To the Bone opens with two alien stick figures walking down a bright corridor. It’s peaceful, as the beings glide from the light towards the camera….and into a group therapy session/art class, where a girl is feigning righteous anger at magazines for promoting thinness.
A sarcastic voice interrupts. “Ugh. Society’s to blame. The world is so unfair. I have to die.” Ellen (Lily Collins) is a twenty-year-old anorexic artist. “There’s no point in blaming everybody. Live with it,” she sneers, before holding up a crude sign saying “suck my skinny balls.”
Not eating makes you cranky. The anorexic Queen of Shade – in off-duty model chic – returns to the middle-class Californian home of her stepmother and half-sister, where she does sit-ups, counts calories, skips meals. Anorexic stuff.
Ellen’s mother and her lesbian partner are living at a ranch in Arizona, “feeling blessed” on Facebook. Ellen’s father is away working, and is never onscreen.
It’s Ellen’s stepmom who is the driving force behind finding a new specialist, Dr Beckham. Yes. Dr Beckham. He’s described as ‘unconventional’, although it’s not clear why. Because he’s played by Keanu Reeves?
He agrees to treat Ellen as an inpatient at Threshold, a facility for young people with anorexia, bulimia and binge eating disorder. Ellen befriends an annoying show-off named Luke. He already knows who Ellen is, thanks to an angsty subplot about her Tumblr artwork inspiring a girl’s suicide.
Family therapy with Keanu proves to be a waste of time, although it does allow the film to communicate the contemporary understanding that eating disorders are complex conditions with no single ’cause’.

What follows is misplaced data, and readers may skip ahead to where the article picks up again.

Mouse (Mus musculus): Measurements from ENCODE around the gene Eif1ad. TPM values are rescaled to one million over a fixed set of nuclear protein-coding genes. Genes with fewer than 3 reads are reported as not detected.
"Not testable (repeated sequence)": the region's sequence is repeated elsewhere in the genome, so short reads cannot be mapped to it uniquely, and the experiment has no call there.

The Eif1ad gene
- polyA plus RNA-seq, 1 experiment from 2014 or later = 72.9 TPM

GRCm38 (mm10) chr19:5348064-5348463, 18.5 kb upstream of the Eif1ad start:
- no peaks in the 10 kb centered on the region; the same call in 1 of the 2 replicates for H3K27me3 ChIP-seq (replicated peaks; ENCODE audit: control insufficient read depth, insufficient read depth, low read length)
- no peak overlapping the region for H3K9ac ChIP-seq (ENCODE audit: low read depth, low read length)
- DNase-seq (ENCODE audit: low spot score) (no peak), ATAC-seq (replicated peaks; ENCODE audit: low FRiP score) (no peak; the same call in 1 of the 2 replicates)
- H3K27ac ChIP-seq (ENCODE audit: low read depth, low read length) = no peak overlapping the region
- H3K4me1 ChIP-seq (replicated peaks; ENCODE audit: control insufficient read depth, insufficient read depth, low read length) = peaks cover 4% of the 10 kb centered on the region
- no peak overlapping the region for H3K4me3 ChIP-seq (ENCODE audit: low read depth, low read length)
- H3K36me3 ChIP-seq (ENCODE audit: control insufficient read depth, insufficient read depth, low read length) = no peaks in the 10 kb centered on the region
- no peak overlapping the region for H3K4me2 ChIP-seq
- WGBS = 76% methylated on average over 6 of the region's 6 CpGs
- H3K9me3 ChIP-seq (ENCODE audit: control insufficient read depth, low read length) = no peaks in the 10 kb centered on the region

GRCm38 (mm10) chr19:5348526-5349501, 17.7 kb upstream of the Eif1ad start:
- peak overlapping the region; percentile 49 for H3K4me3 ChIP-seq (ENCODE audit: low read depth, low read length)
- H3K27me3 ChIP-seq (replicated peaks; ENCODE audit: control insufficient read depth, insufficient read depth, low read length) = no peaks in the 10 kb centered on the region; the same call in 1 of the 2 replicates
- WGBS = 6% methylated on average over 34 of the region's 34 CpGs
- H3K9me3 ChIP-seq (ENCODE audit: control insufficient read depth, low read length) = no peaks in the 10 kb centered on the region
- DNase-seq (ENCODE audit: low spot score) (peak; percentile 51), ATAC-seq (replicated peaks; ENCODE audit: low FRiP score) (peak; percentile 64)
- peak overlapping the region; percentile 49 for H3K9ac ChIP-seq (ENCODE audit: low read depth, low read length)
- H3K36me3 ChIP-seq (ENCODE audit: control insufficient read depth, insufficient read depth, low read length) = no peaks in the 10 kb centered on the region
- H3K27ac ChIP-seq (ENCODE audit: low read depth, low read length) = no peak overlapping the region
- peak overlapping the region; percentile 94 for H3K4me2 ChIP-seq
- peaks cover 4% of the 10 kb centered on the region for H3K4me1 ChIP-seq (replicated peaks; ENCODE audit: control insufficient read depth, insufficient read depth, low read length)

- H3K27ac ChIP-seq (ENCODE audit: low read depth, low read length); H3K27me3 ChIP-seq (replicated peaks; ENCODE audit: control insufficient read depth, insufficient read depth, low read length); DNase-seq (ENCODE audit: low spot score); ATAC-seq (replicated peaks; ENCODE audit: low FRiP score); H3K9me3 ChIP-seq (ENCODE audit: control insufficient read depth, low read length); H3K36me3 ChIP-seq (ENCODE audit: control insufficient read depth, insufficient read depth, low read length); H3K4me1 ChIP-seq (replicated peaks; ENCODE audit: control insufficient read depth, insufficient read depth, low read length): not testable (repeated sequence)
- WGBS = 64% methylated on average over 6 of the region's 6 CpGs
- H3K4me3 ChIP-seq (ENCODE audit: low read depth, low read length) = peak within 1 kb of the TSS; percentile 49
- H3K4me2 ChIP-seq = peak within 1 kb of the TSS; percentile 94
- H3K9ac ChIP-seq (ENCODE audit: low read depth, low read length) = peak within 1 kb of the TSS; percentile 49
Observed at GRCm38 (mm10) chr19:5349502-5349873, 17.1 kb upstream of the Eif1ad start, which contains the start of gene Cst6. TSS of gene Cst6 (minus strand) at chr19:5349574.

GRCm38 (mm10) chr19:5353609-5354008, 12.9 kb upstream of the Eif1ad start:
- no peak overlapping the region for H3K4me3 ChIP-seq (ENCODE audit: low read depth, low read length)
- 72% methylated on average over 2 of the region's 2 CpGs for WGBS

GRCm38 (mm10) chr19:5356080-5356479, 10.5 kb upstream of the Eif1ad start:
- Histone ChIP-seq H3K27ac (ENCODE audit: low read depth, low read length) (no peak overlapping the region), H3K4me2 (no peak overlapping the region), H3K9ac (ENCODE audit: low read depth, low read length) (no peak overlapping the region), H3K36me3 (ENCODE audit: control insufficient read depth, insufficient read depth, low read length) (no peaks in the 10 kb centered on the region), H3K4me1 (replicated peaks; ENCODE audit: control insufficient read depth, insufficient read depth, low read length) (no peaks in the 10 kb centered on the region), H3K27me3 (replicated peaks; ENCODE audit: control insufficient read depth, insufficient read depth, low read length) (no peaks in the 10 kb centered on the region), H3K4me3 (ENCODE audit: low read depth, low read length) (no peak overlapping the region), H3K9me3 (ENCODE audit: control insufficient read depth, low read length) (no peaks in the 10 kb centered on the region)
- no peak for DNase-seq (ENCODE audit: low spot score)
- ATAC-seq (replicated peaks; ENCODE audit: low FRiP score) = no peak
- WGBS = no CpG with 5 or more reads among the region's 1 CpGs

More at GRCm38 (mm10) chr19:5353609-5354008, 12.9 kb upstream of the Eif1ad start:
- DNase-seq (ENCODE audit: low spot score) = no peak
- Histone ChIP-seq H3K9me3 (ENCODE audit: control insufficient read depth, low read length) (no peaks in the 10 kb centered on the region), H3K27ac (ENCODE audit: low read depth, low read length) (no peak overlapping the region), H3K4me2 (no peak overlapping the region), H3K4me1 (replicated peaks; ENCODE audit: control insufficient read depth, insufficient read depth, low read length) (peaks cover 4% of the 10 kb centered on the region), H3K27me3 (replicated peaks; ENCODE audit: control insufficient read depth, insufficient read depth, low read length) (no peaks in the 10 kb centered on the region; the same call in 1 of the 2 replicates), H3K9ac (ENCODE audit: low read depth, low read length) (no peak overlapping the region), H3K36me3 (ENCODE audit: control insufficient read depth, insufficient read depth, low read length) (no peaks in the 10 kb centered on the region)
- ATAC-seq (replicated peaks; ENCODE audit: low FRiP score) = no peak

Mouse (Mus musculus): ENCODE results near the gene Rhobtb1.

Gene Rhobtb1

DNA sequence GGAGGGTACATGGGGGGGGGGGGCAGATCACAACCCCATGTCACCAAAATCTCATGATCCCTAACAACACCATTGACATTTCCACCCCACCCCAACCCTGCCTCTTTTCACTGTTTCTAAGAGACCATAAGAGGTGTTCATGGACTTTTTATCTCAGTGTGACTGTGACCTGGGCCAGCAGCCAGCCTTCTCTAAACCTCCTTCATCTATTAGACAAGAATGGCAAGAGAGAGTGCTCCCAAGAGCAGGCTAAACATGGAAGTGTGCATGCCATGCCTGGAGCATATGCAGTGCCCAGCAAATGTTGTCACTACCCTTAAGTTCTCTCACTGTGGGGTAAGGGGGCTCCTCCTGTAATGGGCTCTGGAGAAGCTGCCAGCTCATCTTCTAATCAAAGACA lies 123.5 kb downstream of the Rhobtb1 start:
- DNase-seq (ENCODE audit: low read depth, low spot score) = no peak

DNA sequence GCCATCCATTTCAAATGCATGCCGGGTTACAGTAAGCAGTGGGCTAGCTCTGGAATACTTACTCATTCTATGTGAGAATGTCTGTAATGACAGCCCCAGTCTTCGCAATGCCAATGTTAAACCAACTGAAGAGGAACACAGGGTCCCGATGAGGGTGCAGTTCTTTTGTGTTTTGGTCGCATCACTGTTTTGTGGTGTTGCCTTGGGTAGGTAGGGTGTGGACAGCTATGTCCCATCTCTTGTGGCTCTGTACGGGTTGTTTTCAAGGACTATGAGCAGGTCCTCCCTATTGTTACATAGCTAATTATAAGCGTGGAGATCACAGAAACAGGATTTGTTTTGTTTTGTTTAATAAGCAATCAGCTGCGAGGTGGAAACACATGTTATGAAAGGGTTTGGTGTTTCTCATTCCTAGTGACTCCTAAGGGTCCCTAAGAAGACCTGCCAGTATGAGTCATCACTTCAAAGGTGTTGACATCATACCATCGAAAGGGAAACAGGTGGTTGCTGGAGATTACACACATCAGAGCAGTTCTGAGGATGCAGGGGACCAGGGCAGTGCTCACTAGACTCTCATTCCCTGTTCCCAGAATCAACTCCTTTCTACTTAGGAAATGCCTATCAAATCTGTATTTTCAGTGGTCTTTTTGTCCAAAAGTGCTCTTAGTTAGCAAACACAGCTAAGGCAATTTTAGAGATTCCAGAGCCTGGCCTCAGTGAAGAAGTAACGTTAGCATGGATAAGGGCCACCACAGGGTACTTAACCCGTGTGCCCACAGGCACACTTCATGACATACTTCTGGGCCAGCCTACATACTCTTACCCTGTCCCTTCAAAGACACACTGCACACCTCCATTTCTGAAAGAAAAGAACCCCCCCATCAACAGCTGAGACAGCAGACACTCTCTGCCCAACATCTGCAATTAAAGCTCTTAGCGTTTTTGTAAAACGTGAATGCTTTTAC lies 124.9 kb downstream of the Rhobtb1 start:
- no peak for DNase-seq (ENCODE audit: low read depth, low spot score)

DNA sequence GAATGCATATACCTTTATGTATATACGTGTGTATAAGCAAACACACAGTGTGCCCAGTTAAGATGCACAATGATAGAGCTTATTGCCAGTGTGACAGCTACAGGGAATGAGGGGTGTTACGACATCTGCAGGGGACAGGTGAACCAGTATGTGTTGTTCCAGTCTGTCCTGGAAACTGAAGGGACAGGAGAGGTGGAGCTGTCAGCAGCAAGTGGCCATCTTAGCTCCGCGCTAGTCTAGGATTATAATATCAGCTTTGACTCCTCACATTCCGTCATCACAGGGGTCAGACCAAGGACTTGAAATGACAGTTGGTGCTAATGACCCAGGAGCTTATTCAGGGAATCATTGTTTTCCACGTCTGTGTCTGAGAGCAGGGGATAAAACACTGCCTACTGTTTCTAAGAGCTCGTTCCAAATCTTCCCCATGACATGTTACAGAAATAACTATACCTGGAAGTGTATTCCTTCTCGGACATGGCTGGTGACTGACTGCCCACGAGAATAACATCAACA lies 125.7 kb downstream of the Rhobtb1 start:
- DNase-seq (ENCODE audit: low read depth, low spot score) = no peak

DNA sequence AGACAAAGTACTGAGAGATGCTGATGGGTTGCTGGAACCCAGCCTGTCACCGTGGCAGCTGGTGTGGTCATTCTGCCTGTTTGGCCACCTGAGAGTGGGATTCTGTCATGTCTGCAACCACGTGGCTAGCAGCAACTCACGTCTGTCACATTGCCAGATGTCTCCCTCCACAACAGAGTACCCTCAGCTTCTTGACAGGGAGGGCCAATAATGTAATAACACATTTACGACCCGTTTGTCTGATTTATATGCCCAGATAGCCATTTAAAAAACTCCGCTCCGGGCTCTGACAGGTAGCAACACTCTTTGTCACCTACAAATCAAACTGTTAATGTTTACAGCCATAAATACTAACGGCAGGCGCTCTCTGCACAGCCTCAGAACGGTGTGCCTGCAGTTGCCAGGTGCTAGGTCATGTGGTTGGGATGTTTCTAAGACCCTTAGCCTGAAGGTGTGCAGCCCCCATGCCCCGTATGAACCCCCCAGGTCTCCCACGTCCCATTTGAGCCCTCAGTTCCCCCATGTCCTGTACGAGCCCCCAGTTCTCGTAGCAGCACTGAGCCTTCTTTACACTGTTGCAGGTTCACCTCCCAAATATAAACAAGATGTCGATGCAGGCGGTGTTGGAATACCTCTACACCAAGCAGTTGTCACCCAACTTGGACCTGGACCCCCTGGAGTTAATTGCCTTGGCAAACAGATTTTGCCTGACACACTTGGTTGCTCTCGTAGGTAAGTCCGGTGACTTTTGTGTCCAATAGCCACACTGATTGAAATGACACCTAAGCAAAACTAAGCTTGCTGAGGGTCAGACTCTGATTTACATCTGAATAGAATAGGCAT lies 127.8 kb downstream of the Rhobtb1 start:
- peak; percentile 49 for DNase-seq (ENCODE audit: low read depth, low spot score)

The film is good at portraying the powerlessness and frustration that families often feel, although viewers are likely to be as confused as Ellen’s sister, wondering why she doesn’t “just eat.” Anorexia is abstract and internal. Films can show emaciation with weight loss, body doubles, makeup and CGI. But anorexic thoughts, or a compulsive urge to get ‘down to the bone’, is a challenge for storytellers.
The opening moments promised something more creative, and Ellen’s out-of-body experience where she see finally sees her malnourished form without the veil of anorexia also had the hint of something more inspired.
But To The Bone is a typical teen drama with a stock message of hope, recovery, and fighting for your own identity, and an old-fashioned little made-for-TV flick that would have slipped by unnoticed on Netflix’s roster if it weren’t for the valuable controversy. People have been treating it like it is unavoidable.
It says something about the change in the entertainment landscape, that an average made-for-TV soap opera flick could become so discussed in the media and online. At least it wasn’t a series, or we’d have had to avoid using the term ‘binge watch.’
At least star Lily Collins emerges from it well, having proved there is way more to her than being the product of nepotism.